16. Michael Elsby & Bart Hobijn & Ayseful Sahin, 2013. "The Decline of the U.S. Labor Share," Brookings Papers on Economic Activity, Economic Studies Program, The Brookings Institution, vol. 44(2 (Fall)), pages 1-63.
    17. Foellmi, Reto & Zweimüller, Josef, 2008. "Structural change, Engel's consumption cycles and Kaldor's facts of economic growth," Journal of Monetary Economics, Elsevier, vol. 55(7), pages 1317-1328, October.
    18. Clemens Struck & Adnan Velic, 2017. "To Augment Or Not To Augment? A Conjecture On Asymmetric Technical Change," Trinity Economics Papers tep0117, Trinity College Dublin, Department of Economics.
    19. Juan Carlos Hallak & Peter K. Schott, 2011. "Estimating Cross-Country Differences in Product Quality," The Quarterly Journal of Economics, Oxford University Press, vol. 126(1), pages 417-474.
    20. Daron Acemoglu & Pascual Restrepo, 2020. "Robots and Jobs: Evidence from US Labor Markets," Journal of Political Economy, University of Chicago Press, vol. 128(6), pages 2188-2244.
    21. Piyabha Kongsamut & Sergio Rebelo & Danyang Xie, 2001. "Beyond Balanced Growth," Review of Economic Studies, Oxford University Press, vol. 68(4), pages 869-882.
    22. Mr. Sergio Rebelo & Ms. Piyabha Kongsamut & Danyang Xie, 2001. "Beyond Balanced Growth," IMF Working Papers 2001/085, International Monetary Fund.
    23. L. Rachel Ngai & Christopher A. Pissarides, 2007. "Structural Change in a Multisector Model of Growth," American Economic Review, American Economic Association, vol. 97(1), pages 429-443, March.
    24. Daron Acemoglu, 2002. "Directed Technical Change," Review of Economic Studies, Oxford University Press, vol. 69(4), pages 781-809.
    25. Mark Aguiar & Mark Bils, 2015. "Has Consumption Inequality Mirrored Income Inequality?," American Economic Review, American Economic Association, vol. 105(9), pages 2725-2756, September.
    26. H. Uzawa, 1961. "Neutral Inventions and the Stability of Growth Equilibrium," Review of Economic Studies, Oxford University Press, vol. 28(2), pages 117-124.
    27. Francisco J. Buera & Joseph P. Kaboski, 2012. "The Rise of the Service Economy," American Economic Review, American Economic Association, vol. 102(6), pages 2540-2569, October.
    28. David Hémous & Morten Olsen, 2022. "The Rise of the Machines: Automation, Horizontal Innovation, and Income Inequality," American Economic Journal: Macroeconomics, American Economic Association, vol. 14(1), pages 179-223, January.
    29. Fuss, Melvyn & McFadden, Daniel (ed.), 1978. "Production Economics: A Dual Approach to Theory and Applications," Elsevier Monographs, Elsevier, edition 1, number 9780444850133.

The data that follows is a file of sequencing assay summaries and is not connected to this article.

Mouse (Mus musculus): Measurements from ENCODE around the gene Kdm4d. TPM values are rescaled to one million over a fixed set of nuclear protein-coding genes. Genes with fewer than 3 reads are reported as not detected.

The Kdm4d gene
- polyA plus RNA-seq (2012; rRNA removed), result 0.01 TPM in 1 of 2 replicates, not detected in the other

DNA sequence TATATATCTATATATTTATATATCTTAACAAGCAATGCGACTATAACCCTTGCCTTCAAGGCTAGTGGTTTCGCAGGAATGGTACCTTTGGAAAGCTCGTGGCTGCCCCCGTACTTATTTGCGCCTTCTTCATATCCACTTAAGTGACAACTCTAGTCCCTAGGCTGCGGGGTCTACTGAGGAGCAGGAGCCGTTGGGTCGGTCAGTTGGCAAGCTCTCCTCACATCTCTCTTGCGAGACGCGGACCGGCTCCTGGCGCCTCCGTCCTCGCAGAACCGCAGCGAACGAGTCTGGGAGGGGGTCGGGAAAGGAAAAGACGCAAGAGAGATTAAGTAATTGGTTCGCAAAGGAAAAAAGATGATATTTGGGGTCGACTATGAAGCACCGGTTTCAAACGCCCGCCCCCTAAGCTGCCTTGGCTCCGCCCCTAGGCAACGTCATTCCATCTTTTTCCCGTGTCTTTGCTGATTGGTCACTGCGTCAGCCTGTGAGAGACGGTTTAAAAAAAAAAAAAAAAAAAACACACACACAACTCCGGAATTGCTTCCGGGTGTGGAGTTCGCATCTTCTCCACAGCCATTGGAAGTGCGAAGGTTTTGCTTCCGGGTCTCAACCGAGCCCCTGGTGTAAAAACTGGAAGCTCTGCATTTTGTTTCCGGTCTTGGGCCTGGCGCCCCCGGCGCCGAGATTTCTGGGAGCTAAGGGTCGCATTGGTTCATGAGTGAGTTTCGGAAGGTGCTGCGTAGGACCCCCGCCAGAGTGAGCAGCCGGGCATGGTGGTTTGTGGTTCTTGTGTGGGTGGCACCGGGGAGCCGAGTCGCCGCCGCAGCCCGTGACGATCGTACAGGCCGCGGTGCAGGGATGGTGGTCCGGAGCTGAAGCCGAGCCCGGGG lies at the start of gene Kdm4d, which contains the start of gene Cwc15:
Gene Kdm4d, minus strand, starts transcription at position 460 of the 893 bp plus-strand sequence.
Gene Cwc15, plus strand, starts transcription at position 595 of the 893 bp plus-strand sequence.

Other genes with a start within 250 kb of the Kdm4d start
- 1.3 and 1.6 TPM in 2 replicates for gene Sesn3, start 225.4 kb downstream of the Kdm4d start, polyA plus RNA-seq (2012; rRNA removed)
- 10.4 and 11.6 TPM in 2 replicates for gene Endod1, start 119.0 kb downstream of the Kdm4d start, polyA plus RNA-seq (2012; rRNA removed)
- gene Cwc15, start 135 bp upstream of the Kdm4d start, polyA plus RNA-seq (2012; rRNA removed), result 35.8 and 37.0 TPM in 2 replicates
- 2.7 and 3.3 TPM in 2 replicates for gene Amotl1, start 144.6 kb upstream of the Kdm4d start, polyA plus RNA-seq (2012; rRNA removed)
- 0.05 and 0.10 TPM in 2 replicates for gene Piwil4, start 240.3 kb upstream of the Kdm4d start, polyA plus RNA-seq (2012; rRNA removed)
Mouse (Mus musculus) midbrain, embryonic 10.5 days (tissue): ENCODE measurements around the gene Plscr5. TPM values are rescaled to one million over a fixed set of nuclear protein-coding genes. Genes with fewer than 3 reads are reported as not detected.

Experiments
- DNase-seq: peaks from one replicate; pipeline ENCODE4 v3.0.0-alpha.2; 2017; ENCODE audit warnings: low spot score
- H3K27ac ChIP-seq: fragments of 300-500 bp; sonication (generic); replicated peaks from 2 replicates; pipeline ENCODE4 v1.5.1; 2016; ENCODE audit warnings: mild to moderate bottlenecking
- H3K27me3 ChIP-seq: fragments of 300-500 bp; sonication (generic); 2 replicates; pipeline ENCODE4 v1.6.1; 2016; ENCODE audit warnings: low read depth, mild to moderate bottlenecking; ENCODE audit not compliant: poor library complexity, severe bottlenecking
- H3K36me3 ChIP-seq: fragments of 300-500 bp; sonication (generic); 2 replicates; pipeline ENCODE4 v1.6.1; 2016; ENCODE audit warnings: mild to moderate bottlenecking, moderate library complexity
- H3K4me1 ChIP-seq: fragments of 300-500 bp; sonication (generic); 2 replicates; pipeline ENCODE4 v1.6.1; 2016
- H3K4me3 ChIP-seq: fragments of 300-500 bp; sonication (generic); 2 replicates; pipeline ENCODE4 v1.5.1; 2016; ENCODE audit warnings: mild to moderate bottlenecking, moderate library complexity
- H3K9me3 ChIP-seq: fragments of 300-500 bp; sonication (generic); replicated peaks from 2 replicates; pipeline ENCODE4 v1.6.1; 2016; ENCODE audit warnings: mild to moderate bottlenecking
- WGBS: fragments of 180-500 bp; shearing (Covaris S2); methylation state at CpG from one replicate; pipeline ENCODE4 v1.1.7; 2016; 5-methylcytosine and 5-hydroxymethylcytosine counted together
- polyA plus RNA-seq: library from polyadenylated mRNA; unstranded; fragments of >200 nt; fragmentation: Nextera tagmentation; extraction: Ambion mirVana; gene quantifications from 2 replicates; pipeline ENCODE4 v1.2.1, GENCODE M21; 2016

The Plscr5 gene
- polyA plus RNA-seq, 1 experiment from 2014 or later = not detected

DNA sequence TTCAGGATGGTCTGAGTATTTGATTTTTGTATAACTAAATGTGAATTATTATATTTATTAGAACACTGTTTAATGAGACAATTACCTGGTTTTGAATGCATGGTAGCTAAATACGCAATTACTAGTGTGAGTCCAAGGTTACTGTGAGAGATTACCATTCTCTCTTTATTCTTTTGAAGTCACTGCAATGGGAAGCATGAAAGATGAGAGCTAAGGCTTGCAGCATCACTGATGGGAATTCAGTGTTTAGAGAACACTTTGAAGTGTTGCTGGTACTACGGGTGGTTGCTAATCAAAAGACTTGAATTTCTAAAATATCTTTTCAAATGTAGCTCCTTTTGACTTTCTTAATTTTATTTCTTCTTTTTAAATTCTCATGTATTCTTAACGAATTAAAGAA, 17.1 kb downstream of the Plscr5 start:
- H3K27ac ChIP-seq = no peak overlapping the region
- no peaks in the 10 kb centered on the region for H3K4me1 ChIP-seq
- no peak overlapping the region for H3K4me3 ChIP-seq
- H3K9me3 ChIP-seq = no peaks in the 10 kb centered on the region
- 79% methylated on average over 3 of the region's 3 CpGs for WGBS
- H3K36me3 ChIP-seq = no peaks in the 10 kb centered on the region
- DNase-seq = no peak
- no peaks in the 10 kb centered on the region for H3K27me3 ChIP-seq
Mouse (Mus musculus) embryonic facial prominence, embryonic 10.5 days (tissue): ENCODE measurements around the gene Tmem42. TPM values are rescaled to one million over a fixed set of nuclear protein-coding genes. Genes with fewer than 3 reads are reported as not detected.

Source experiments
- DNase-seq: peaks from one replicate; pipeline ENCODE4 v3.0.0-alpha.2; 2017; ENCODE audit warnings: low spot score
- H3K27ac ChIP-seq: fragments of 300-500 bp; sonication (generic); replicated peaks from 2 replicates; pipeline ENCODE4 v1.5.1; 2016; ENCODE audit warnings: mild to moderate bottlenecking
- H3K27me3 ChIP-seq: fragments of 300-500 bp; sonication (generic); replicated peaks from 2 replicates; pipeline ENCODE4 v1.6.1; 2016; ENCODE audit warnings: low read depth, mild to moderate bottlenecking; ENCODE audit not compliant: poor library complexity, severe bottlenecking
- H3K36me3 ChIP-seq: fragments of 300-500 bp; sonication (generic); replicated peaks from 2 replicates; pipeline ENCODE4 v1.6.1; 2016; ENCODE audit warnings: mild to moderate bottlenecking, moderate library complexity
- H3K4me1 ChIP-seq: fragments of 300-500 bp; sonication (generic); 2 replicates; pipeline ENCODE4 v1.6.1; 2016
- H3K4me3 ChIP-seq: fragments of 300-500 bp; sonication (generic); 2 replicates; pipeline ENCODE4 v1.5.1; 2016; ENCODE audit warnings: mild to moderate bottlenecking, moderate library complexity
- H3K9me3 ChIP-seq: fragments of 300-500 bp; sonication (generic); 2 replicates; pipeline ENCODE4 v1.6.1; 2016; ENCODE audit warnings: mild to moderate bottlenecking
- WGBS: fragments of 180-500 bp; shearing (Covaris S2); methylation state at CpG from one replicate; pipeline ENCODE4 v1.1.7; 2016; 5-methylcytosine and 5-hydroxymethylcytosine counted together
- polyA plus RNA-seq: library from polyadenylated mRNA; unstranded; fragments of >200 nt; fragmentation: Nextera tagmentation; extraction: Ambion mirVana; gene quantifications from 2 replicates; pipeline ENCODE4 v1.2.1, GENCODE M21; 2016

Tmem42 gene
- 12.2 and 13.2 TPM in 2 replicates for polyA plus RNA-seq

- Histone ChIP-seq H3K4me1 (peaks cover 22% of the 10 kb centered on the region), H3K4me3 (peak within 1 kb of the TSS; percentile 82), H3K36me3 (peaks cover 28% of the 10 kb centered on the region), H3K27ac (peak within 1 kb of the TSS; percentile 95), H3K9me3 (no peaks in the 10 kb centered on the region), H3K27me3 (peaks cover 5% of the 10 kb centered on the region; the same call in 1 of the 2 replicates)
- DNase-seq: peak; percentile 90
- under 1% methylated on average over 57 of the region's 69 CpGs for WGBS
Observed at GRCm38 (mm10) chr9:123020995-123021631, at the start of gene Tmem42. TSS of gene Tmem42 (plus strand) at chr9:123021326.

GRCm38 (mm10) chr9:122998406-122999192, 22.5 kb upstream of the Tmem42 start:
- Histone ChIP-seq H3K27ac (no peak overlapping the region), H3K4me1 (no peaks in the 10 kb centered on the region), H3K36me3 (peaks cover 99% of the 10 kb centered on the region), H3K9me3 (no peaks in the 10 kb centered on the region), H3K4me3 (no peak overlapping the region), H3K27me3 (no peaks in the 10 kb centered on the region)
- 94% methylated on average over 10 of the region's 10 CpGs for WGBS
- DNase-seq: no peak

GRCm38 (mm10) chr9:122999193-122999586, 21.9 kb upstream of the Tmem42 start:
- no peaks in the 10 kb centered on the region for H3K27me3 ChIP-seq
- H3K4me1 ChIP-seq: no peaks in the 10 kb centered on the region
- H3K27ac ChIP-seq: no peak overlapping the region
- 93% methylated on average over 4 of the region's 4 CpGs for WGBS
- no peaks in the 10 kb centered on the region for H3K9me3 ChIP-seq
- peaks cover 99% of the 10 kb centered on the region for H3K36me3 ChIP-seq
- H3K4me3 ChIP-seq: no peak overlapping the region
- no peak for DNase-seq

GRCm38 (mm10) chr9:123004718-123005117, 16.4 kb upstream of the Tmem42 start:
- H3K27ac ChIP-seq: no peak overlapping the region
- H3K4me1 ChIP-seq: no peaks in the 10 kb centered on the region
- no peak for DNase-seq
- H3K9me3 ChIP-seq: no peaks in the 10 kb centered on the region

30. Charles I. Jones, 2005. "The Shape of Production Functions and the Direction of Technical Change," The Quarterly Journal of Economics, Oxford University Press, vol. 120(2), pages 517-549.
    31. John Laitner, 2000. "Structural Change and Economic Growth," Review of Economic Studies, Oxford University Press, vol. 67(3), pages 545-561.
    32. Fuss, Melvyn & McFadden, Daniel, 1978. "Production Economics: A Dual Approach to Theory and Applications (I): The Theory of Production," History of Economic Thought Books, McMaster University Archive for the History of Economic Thought, volume 1, number fuss1978.
    33. Jeremy Greenwood & Gokce Uysal, 2005. "New Goods and the Transition to a New Economy," Journal of Economic Growth, Springer, vol. 10(2), pages 99-134, June.
    34. Antràs Pol, 2004. "Is the U.S. Aggregate Production Function Cobb-Douglas? New Estimates of the Elasticity of Substitution," The B.E. Journal of Macroeconomics, De Gruyter, vol. 4(1), pages 1-36, April.
    35. Miguel A. León-Ledesma & Peter McAdam & Alpo Willman, 2010. "Identifying the Elasticity of Substitution with Biased Technical Change," American Economic Review, American Economic Association, vol. 100(4), pages 1330-1357, September.
    36. Kiminori Matsuyama, 2009. "Structural Change in an Interdependent World: A Global View of Manufacturing Decline," Journal of the European Economic Association, MIT Press, vol. 7(2-3), pages 478-486, 04-05.
    37. Daron Acemoglu & Pascual Restrepo, 2017. "Robots and Jobs: Evidence from US Labor Markets," Boston University - Department of Economics - Working Papers Series dp-297, Boston University - Department of Economics.
    38. Peter K. Schott, 2004. "Across-Product Versus Within-Product Specialization in International Trade," The Quarterly Journal of Economics, Oxford University Press, vol. 119(2), pages 647-678.
    39. Matthew Rognlie, 2015. "Deciphering the Fall and Rise in the Net Capital Share," Brookings Papers on Economic Activity, Economic Studies Program, The Brookings Institution, vol. 50(1 (Spring), pages 1-69.